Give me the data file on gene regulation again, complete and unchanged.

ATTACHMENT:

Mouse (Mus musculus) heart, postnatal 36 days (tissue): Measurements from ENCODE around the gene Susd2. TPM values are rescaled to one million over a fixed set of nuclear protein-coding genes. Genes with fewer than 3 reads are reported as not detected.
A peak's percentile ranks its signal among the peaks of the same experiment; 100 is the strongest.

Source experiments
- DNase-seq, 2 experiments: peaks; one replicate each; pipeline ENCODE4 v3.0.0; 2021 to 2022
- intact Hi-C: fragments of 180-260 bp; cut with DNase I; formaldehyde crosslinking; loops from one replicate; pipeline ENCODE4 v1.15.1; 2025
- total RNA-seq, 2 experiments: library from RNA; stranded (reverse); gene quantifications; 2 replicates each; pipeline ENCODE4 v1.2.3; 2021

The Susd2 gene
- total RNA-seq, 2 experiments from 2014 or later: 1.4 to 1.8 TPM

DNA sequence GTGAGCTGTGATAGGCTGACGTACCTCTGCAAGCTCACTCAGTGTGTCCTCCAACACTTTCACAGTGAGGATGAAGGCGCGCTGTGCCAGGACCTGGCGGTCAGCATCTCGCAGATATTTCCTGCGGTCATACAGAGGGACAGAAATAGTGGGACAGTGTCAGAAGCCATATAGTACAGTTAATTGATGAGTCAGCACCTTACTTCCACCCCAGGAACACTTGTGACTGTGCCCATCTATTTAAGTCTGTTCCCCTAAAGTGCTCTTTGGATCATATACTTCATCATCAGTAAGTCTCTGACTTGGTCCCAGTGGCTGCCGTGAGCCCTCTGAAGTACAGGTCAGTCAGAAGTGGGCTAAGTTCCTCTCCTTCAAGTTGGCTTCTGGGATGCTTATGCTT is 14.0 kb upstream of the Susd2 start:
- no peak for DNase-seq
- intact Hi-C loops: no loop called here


Mouse (Mus musculus) heart, postnatal 36 days (tissue): Measurements from ENCODE around the gene Susd2. TPM values are rescaled to one million over a fixed set of nuclear protein-coding genes. Genes with fewer than 3 reads are reported as not detected.
A peak's percentile ranks its signal among the peaks of the same experiment; 100 is the strongest.

Source experiments
- DNase-seq, 2 experiments: peaks; one replicate each; pipeline ENCODE4 v3.0.0; 2021 to 2022
- intact Hi-C: fragments of 180-260 bp; cut with DNase I; formaldehyde crosslinking; loops from one replicate; pipeline ENCODE4 v1.15.1; 2025
- total RNA-seq, 2 experiments: library from RNA; stranded (reverse); gene quantifications; 2 replicates each; pipeline ENCODE4 v1.2.3; 2021

The Susd2 gene
- total RNA-seq, 2 experiments from 2014 or later: 1.4 to 1.8 TPM

DNA sequence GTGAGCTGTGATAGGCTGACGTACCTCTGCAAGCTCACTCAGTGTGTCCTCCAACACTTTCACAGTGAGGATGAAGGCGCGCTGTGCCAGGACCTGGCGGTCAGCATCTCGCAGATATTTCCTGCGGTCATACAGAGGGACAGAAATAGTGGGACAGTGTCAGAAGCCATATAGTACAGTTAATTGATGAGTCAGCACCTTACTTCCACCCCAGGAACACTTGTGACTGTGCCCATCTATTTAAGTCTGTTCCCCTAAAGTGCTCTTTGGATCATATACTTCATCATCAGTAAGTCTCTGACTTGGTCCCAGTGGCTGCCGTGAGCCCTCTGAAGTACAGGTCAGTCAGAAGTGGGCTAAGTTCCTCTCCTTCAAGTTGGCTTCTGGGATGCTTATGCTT is 14.0 kb upstream of the Susd2 start:
- no peak for DNase-seq
- intact Hi-C loops: no loop called here